To send content items to your account,
please confirm that you agree to abide by our usage policies.
If this is the first time you use this feature, you will be asked to authorise Cambridge Core to connect with your account.
Find out more about sending content to .
To send content items to your Kindle, first ensure email@example.com
is added to your Approved Personal Document E-mail List under your Personal Document Settings
on the Manage Your Content and Devices page of your Amazon account. Then enter the ‘name’ part
of your Kindle email address below.
Find out more about sending to your Kindle.
Note you can select to send to either the @free.kindle.com or @kindle.com variations.
‘@free.kindle.com’ emails are free but can only be sent to your device when it is connected to wi-fi.
‘@kindle.com’ emails can be delivered even when you are not connected to wi-fi, but note that service fees apply.
No previous studies of methicillin-resistant Staphylococcus aureus (MRSA) epidemiology in adult intensive care units (ICUs) have assessed the utility of rapid, highly discriminatory strain typing in the investigation of transmission events.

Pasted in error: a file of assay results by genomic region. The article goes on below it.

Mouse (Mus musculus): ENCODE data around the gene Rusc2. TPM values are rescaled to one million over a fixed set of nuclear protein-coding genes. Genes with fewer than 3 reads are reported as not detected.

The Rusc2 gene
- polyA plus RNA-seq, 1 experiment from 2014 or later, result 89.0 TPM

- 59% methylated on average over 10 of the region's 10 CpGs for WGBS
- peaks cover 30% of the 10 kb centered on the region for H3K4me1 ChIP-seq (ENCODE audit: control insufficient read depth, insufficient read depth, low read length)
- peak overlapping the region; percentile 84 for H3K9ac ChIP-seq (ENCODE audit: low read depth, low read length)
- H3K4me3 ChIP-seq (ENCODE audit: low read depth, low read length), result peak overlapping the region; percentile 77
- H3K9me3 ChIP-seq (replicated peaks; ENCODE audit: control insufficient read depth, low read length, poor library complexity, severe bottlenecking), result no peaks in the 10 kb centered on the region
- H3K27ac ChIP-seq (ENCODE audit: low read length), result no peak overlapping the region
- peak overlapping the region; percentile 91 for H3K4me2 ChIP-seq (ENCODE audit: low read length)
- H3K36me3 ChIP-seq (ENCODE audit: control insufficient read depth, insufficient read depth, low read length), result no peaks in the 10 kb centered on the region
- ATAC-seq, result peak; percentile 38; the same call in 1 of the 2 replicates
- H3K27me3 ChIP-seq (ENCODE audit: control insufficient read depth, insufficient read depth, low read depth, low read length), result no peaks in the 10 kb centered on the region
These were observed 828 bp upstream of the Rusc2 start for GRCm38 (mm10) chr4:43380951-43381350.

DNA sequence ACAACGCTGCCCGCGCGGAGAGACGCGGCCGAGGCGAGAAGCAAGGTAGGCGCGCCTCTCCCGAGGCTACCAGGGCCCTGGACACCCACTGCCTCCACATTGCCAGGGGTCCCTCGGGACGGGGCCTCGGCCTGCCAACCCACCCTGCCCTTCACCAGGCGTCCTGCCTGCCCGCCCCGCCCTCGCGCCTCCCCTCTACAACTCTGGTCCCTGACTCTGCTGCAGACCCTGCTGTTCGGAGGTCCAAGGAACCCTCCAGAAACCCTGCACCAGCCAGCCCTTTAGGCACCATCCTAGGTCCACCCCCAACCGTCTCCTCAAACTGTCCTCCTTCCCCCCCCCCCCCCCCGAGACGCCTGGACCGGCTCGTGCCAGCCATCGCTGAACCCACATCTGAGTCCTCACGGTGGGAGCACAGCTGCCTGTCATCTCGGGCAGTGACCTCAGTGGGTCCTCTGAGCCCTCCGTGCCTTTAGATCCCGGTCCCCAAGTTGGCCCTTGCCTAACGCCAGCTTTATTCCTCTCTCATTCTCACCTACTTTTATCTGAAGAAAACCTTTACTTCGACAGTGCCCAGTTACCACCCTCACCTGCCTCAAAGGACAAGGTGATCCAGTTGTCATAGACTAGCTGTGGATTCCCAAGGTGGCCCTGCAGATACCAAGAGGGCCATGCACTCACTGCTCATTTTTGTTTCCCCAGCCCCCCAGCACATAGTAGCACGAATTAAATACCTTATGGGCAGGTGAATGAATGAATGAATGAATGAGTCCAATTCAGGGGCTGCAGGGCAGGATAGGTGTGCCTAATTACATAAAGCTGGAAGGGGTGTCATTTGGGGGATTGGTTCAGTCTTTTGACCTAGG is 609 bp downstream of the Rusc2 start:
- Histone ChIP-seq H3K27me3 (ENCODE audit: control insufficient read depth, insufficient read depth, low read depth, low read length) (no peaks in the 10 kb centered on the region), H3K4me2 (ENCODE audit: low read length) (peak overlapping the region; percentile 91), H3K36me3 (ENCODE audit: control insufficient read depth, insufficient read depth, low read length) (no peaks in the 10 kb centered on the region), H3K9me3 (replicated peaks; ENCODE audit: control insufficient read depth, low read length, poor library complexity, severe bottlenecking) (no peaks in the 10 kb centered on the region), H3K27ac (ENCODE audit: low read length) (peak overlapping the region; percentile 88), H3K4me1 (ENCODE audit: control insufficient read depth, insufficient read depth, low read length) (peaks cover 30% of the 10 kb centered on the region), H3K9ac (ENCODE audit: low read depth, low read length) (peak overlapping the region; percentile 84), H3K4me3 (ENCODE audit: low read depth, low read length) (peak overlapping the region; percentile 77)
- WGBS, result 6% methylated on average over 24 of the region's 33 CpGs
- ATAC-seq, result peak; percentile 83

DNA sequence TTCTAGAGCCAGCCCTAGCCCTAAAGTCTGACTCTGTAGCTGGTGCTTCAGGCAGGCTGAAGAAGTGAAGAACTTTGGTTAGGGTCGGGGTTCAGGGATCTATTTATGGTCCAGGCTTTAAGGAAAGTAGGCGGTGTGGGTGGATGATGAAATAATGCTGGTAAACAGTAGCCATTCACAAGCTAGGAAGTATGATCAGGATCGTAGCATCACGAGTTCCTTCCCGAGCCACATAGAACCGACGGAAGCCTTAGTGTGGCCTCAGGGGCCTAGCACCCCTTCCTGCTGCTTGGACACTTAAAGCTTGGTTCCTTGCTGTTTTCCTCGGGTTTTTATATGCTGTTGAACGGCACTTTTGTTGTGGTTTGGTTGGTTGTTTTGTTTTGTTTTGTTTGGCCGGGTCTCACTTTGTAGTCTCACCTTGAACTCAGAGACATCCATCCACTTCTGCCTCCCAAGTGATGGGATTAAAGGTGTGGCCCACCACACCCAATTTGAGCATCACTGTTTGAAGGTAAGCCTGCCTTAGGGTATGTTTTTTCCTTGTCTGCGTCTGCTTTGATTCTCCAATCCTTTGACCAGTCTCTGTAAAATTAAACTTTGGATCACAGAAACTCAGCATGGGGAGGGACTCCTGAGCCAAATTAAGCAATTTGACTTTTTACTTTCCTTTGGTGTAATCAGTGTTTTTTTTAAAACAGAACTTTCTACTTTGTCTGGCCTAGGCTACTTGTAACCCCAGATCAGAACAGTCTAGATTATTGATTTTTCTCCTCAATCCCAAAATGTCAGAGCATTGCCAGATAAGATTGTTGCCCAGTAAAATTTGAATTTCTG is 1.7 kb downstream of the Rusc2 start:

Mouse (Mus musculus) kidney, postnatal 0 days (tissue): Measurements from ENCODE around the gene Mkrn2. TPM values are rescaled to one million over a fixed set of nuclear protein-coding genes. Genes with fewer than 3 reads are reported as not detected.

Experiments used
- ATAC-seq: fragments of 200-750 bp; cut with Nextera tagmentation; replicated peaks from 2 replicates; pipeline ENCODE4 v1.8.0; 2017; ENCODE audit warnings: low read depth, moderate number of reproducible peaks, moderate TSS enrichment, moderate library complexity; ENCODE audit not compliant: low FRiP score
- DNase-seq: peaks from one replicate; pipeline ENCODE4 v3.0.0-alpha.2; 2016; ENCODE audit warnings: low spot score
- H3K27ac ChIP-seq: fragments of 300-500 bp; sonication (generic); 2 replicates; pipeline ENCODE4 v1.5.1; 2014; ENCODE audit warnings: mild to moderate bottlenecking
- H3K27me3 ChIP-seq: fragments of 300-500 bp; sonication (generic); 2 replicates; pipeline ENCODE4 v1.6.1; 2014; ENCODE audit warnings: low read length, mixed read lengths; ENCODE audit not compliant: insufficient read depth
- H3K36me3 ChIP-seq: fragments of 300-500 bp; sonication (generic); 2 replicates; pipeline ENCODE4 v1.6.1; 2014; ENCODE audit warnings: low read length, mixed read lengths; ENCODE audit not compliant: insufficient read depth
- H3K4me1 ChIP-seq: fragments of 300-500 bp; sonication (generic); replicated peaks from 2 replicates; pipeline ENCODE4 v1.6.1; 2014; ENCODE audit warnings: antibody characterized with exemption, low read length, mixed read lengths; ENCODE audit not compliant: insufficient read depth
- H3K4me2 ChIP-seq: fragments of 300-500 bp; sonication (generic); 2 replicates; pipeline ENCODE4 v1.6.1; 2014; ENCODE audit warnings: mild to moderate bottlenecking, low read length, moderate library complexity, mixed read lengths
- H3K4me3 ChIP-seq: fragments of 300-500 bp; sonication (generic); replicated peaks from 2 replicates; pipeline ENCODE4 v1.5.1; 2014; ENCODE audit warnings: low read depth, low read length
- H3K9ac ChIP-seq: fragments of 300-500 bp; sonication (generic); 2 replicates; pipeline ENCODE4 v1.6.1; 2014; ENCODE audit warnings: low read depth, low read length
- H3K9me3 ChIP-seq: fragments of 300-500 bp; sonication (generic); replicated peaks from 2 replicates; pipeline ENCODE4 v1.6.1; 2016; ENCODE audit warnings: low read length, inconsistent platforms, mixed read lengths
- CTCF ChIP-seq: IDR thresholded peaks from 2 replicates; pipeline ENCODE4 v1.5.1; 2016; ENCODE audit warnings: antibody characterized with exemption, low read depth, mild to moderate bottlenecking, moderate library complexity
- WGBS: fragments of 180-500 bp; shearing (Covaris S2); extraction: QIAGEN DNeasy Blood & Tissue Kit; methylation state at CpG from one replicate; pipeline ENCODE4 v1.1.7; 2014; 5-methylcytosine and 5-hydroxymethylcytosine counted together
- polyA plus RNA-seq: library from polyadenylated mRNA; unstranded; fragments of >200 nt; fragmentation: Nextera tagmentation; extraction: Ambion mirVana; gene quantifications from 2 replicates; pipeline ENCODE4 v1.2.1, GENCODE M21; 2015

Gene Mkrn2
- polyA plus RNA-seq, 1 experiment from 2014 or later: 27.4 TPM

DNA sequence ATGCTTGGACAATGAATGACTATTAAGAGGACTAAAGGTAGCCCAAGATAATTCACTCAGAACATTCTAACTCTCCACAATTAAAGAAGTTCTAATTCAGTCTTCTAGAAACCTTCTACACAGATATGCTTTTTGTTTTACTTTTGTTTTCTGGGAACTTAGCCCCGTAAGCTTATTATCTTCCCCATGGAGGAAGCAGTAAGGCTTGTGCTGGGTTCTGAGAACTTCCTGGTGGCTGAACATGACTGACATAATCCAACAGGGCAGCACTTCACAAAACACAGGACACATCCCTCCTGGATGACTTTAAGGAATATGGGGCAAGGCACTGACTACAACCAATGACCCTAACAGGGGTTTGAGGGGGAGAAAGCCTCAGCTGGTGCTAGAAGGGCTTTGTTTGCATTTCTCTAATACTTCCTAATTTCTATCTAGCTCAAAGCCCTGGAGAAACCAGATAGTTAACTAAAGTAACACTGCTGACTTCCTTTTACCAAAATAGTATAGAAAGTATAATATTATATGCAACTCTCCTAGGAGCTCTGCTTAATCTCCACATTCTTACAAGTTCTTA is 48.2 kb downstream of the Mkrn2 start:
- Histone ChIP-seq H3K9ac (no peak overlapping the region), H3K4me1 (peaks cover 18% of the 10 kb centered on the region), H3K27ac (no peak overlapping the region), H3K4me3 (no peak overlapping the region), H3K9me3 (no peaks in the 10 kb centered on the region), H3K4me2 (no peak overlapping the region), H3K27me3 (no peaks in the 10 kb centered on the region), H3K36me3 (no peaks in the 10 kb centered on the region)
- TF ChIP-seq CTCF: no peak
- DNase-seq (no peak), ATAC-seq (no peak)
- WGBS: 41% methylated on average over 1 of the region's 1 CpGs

A 22-bed medical-surgical adult ICU.
Those admissions MRSA-positive on initial screening and all admissions <48 hours in duration were excluded, leaving a cohort of 653 patients (median age, 61 years; APACHE-II, 19).
We conducted this study of MRSA transmission over 1 year (August 1, 2011 to July 31, 2012) using a multiplex PCR-based reverse line blot (mPCR/RLB) assay to genotype isolates from surveillance swabs obtained at admission and twice weekly during ICU stays. MRSA prevalence and incidence rates were calculated and transmission events were identified using strain matching. Colonization pressure was calculated daily by summation of all MRSA cases.
Of 1,030 admissions to ICU during the study period, 349 patients were excluded. MRSA acquisition occurred during 31 of 681 (4.6%) remaining admissions; 19 of 31(61%) acquisitions were genotype-confirmed, including 7 (37%) due to the most commonly transmitted strain. Moving averages of MRSA patient numbers on the days prior to a documented event were used in a Poisson regression model. A significant association was found between transmission and colonization pressure when the average absolute colonization pressure on the previous day was ≥3 (χ2=7.41, P=0.01).
mPCR/RLB characterizes MRSA isolates within a clinically useful time frame for identification of single-source clusters within the ICU. High MRSA colonization pressure (≥3 MRSA-positive patients) on a given day is associated with an increased likelihood of a transmission event.
Infect Control Hosp Epidemiol 2014;00(0):1–9
Email your librarian or administrator to recommend adding this to your organisation's collection.